A director must declare the nature and extent of their interest to the other directors, if they are in any way, directly or indirectly, interested in a proposed transaction or arrangement with the company. The director need not declare an interest if it cannot reasonably be regarded as likely to give rise to a conflict of interest. A director must also declare the nature and extent of any interest where they in any way, directly or indirectly, interested in a transaction or arrangement that has already been entered into by the company. It is a criminal offence, punishable by a fine, for a director not to declare an interest in an existing transaction or arrangement.
Are there any other duties a director needs to be aware of?
Directors also owe a duty of confidentiality to the company. This means that, where a director has been appointed by a shareholder, it is necessary for the company’s constitution to provide that the director may disclose confidential information about the company to the appointing shareholder
Is a director subject to personal liability?
Yes. Although a company is treated as a distinct legal entity, the law in England and Wales imposes personal liability on the directors of a company in various ways.
A director’s personal liability can arise due to breaches of health and safety legislation or environmental legislation, for example, as well as breach of a director’s statutory and fiduciary duties.
In certain circumstances, the company may bring a civil claim against the director. A claim may also be brought by a shareholder, acting in accordance with the duty to promote the success of the company, though any damages are payable to the company.
If the claim is successful, the director will have to compensate the company for its loss. The court may relieve a director from liability if it appears that they acted reasonably and that, having regard to all the circumstances of the case, they ought fairly to be excused.
It is also possible for a director to incur personal criminal liability as a result of certain breaches or offences that committed by a company.
Is there a way of being insured against liability of a director?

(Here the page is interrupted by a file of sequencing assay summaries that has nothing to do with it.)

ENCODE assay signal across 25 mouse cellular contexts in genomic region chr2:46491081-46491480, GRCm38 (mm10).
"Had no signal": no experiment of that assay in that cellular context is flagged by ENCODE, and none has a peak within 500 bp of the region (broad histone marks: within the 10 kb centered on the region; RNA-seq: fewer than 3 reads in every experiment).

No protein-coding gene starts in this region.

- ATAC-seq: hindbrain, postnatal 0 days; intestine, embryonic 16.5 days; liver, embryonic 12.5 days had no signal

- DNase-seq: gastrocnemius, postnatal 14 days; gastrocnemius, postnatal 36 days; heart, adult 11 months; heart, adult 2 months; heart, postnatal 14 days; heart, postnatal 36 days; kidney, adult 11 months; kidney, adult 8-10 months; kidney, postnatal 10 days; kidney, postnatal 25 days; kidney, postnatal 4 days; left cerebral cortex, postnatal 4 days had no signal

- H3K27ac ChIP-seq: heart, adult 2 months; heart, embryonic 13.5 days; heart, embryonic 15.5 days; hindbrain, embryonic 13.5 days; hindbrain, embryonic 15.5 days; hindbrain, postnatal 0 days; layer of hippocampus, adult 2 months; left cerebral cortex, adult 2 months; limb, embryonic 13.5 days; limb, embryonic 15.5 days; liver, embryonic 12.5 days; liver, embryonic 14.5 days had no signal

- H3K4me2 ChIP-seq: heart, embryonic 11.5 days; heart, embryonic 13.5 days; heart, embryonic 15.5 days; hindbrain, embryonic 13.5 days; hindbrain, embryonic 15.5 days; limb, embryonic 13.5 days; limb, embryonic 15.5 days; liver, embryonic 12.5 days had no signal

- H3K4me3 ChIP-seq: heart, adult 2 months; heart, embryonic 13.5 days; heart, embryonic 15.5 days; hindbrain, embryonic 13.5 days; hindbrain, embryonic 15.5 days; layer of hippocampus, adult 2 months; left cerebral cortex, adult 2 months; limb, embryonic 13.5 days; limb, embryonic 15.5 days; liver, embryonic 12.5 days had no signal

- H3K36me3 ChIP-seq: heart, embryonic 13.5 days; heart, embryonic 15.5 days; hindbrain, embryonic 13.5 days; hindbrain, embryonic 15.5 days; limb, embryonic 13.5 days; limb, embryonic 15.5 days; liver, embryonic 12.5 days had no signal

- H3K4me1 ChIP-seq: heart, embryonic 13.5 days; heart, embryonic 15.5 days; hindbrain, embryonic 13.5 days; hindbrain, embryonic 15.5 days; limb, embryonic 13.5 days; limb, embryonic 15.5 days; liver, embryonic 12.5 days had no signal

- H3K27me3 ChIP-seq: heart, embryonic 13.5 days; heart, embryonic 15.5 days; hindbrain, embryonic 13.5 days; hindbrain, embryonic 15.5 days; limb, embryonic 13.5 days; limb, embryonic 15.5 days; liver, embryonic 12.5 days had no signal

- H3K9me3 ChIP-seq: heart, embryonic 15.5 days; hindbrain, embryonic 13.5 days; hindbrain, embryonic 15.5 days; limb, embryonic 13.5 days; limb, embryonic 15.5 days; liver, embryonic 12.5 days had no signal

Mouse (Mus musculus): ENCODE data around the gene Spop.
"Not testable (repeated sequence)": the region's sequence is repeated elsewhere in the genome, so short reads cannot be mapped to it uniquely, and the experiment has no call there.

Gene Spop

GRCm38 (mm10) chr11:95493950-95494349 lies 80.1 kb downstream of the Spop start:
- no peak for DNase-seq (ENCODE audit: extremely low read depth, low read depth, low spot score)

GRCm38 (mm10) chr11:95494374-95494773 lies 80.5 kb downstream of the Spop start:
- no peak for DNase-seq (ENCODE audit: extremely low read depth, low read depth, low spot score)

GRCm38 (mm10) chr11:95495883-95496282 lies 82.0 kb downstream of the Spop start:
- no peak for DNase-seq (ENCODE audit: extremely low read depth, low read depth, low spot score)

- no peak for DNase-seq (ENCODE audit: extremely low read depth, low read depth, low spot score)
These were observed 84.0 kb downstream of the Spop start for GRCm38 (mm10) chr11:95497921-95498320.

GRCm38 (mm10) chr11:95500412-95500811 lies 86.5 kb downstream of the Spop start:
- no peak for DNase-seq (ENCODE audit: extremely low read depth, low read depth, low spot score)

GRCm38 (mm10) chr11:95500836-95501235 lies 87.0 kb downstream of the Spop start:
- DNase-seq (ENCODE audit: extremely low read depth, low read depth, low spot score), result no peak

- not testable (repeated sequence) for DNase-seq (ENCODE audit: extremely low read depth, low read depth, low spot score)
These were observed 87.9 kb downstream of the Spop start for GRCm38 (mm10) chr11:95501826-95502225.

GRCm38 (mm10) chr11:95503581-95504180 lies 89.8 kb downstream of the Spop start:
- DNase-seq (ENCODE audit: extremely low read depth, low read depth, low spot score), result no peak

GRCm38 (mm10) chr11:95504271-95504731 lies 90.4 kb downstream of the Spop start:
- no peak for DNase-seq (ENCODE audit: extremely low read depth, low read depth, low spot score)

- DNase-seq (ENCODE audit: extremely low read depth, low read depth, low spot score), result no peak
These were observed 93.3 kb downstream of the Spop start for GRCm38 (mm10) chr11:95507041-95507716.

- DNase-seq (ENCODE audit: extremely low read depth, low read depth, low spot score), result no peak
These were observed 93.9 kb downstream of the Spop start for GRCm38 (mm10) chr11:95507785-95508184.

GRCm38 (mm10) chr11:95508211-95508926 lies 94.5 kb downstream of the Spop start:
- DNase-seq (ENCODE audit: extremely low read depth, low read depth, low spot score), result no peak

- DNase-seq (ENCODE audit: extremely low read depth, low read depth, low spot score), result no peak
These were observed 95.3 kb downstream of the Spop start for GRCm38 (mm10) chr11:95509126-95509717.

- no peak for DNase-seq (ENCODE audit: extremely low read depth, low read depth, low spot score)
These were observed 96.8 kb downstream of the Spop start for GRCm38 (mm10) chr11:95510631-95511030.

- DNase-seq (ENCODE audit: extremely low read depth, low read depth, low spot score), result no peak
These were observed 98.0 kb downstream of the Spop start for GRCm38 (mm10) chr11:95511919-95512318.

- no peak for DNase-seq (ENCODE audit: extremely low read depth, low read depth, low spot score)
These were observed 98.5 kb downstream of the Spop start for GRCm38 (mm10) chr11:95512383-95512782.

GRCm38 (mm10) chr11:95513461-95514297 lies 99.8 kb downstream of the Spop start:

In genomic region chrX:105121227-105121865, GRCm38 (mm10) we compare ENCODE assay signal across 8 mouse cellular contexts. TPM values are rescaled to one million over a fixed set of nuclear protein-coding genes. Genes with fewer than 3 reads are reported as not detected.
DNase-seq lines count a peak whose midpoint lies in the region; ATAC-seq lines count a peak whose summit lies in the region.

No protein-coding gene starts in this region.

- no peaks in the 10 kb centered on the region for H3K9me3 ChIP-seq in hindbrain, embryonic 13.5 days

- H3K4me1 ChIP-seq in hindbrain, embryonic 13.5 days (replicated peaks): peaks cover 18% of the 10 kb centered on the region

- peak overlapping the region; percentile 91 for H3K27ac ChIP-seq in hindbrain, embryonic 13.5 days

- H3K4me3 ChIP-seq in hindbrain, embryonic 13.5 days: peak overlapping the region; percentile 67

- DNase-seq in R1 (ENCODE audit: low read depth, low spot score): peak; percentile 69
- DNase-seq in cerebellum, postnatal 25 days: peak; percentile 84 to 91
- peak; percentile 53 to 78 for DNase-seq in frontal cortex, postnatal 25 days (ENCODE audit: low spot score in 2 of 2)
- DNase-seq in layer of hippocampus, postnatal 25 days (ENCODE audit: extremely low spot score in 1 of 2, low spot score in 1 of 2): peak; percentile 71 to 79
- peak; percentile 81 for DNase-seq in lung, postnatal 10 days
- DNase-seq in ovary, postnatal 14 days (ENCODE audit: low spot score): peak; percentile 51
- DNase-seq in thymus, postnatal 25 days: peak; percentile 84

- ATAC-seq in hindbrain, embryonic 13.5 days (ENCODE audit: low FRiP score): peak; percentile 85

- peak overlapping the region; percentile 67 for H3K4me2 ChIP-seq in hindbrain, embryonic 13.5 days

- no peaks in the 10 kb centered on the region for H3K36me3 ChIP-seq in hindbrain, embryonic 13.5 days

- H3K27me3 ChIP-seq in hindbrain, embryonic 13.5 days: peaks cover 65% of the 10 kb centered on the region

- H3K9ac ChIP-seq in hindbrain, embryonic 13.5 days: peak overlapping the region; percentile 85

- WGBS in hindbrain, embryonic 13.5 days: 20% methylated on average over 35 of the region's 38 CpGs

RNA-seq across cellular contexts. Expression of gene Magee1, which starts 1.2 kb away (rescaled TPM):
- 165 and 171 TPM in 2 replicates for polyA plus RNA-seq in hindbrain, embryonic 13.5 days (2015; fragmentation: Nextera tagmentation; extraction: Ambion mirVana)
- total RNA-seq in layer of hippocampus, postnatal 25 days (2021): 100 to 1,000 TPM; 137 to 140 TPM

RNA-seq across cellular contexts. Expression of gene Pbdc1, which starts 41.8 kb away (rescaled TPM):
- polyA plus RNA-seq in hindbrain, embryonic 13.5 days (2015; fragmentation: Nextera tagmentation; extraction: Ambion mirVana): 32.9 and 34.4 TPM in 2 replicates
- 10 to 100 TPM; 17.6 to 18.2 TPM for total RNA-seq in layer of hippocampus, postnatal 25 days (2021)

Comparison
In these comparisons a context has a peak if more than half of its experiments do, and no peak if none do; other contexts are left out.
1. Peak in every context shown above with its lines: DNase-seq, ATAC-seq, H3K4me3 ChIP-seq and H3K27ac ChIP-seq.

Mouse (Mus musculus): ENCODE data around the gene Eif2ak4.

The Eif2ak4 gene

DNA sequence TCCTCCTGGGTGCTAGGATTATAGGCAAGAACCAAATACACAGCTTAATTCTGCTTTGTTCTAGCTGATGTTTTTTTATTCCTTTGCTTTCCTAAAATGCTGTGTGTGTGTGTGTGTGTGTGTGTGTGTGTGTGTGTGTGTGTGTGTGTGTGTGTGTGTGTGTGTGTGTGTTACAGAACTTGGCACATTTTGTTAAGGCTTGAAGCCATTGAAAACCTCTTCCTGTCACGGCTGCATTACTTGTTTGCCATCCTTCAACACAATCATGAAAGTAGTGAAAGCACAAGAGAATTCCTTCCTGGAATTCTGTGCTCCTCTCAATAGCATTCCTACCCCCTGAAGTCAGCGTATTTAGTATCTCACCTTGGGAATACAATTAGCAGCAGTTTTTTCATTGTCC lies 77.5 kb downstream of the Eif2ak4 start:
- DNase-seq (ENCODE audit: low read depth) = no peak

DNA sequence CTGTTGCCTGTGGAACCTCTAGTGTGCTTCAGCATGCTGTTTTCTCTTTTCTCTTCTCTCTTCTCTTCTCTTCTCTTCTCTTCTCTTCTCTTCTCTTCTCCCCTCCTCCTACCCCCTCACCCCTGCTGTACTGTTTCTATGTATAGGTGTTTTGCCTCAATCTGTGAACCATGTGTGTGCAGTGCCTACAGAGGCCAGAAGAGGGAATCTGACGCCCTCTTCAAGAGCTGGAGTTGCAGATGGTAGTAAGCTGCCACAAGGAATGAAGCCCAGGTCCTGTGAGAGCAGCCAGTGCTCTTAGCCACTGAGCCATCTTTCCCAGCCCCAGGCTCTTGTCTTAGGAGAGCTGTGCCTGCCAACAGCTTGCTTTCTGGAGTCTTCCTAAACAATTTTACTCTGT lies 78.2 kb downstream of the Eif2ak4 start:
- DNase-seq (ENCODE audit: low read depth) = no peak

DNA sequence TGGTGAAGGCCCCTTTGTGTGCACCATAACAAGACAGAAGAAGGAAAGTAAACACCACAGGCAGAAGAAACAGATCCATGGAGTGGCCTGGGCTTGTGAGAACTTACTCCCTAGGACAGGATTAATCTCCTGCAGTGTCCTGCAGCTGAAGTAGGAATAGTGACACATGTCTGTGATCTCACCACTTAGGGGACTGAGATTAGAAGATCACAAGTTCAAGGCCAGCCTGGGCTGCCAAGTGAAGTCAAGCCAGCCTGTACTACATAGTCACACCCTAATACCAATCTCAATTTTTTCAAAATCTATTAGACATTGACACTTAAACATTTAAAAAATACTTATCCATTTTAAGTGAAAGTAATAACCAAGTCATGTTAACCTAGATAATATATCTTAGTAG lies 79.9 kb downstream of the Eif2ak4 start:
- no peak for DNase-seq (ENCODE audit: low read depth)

Yes, a company may purchase insurance against any liability of a director in connection with any negligence, default, breach of duty or breach of trust in relation to the company. It is advisable for a company to have directors’ indemnity insurance in place.
How long do these directors’ duties apply for?
Certain duties continue to apply to a person after they have ceased to be a director. These include the duty to avoid conflicts of interest in relation to the exploitation of any property, information or opportunity of which the person became aware at a time when they were a director.
What about de facto directors and shadow directors?
These duties apply to any person occupying the position of director, by whatever name called. This includes de facto directors, that is, persons who act as if they are directors, and are treated as such by the board, but have not been validly appointed. Thus a senior manager, if they act as a director, will not escape liability for their acts or omissions even if they have not been appointed formally.
To the extent that they are capable of so applying, the duties also apply to a shadow director, that is a person in accordance with whose directions or instructions the directors of the company are accustomed to act.
What is a substantial property transaction and how does it affect directors?
Special rules apply where a company is to enter into a substantial property transaction with a director. A company may not enter into an arrangement under which a director, or a person connected with the director, acquires from the company directly or indirectly a substantial non-cash asset, unless the arrangement has been approved by the company’s shareholders.
‘Substantial’ here means having a value of more than £100,000 or 10% of the company’s value (and is more than £5,000). A ‘connected person’ includes members of the director’s family (spouse, civil partner, partner, children or step-children, parents, or partner’s children or step-children who live with the director and are under 18), and another company or other body corporate where the director owns more than 20% of the share capital or is entitled to exercise more than 20% of the voting power.
If shareholder approval for the transaction is not given, the director is liable to account to the company for any gain made from the transaction.
Are there any issues with loans to directors?